Migrant caravan in southern Mexico marks Christmas Day by trudging onward

by Andrew Wright
Migrant Caravan

On Christmas Day, the migrant caravan traversing southern Mexico experienced the same harsh conditions as any other day of their journey. For these thousands of migrants, there were no festive presents to exchange, and their Christmas Eve dinner consisted of meager offerings: a simple sandwich, a bottle of water, and a banana, distributed by the Catholic church in the town of Álvaro Obregón, situated in the southern state of Chiapas, adjacent to Guatemala.

Christmas night offered little respite, with migrants finding themselves sleeping on whatever they could find – be it a scrap of cardboard, a piece of plastic beneath an awning or makeshift tent, or even the bare ground. The morning ritual remained unaltered, commencing at 4 a.m., as they aimed to start early and evade the sweltering heat while marching toward their next destination, Huixtla, which lay 20 miles (30 kilometers) away.

Karla Ramírez, a migrant from Honduras traveling with a group of adults and four children, reached Álvaro Obregón too late on Sunday to partake in the church’s food distribution. Consequently, they had to purchase whatever meager provisions they could afford. Ramírez described the situation as disheartening, as they had never experienced such dire circumstances. Their Christmas dinner comprised basic items like mortadella, butter, tomato, and tortillas.

Among the migrants was Mariela Amaya, accompanied by her seven-year-old son from Honduras, who struggled to comprehend why they were spending Christmas in such hardship. Amaya, sharing her frustration, lamented that neither the Mexican nor U.S. governments seemed to grasp their predicament, questioning why assistance was not forthcoming when it was so desperately needed.

This caravan of migrants included not only single adults but also entire families, all driven by a shared determination to reach the U.S. border. Their anger and frustration stemmed from having to endure weeks or even months of waiting in the nearby city of Tapachula for documents that might enable them to continue their journey. Although Mexico maintains that it does not issue transit visas, migrants continue to hope for some form of documentation that would at least allow them to use buses for part of their journey to the border.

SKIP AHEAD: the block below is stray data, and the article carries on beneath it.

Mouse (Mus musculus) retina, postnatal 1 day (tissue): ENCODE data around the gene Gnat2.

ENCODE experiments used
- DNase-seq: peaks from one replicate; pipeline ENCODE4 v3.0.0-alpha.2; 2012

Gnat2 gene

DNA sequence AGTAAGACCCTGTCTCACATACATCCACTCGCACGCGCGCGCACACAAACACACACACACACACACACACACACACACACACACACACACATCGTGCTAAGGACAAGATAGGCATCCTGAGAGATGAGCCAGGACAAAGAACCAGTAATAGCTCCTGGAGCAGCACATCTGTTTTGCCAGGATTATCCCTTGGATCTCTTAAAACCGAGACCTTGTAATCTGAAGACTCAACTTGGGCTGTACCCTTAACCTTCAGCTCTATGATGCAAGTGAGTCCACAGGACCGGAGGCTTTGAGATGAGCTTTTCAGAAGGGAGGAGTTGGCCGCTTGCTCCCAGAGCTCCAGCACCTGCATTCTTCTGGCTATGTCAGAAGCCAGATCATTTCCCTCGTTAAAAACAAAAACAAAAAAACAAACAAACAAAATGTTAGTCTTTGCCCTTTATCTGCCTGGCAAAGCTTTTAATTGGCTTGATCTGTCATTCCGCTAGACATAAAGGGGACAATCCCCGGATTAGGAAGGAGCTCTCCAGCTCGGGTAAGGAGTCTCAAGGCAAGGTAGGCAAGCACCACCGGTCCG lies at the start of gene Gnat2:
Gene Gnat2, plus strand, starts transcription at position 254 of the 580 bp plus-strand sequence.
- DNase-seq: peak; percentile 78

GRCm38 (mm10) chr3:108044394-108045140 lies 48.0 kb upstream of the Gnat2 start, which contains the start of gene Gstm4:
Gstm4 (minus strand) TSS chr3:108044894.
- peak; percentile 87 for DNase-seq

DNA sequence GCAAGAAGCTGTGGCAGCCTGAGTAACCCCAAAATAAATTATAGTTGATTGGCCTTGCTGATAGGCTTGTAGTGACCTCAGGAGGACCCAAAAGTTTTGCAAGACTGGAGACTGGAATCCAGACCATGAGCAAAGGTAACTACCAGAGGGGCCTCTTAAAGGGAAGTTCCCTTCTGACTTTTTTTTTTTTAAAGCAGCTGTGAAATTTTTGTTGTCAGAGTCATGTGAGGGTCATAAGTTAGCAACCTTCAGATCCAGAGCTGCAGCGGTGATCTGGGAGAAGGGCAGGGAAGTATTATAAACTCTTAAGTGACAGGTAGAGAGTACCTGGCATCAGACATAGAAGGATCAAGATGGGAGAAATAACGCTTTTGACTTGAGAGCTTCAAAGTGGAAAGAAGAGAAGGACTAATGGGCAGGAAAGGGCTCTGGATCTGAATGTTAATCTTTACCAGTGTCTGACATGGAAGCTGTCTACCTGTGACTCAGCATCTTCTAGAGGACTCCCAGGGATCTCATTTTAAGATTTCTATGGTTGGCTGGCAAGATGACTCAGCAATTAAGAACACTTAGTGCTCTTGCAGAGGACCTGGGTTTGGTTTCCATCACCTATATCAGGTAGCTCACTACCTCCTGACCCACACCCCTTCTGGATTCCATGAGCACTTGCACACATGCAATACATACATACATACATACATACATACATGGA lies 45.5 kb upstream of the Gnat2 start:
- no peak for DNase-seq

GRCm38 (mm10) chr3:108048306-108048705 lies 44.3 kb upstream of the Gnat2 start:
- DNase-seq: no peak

Jessica García, a migrant from Venezuela, conveyed the collective sentiment, emphasizing the hardships of their journey and appealing to the Mexican immigration office and government for a safe conduct pass.

Mexico reported an astonishing 680,000 migrants passing through the country in the first 11 months of 2023. This Christmas caravan, numbering around 6,000 people, marked the largest such gathering since June 2022, when a similarly sized group set off from Tapachula. Coincidentally, this year’s Christmas caravan followed the pattern of the 2022 caravan, which coincided with a meeting of U.S. President Joe Biden and Latin American leaders in Los Angeles for the Summit of the Americas. As U.S. officials prepare to meet with their Mexican counterparts in Mexico City, discussions will focus on strategies to reduce the influx of migrants at the U.S. southwest border.

The Mexican government has expressed its willingness to cooperate in blocking migrants from crossing Mexico. This decision was prompted, in part, by the temporary closure of two vital Texas railway border crossings by U.S. authorities, citing overwhelming migrant processing demands. This closure disrupted freight transportation from Mexico to the United States and the supply of grain needed for Mexican livestock. While the rail crossings have since reopened, the message was clear.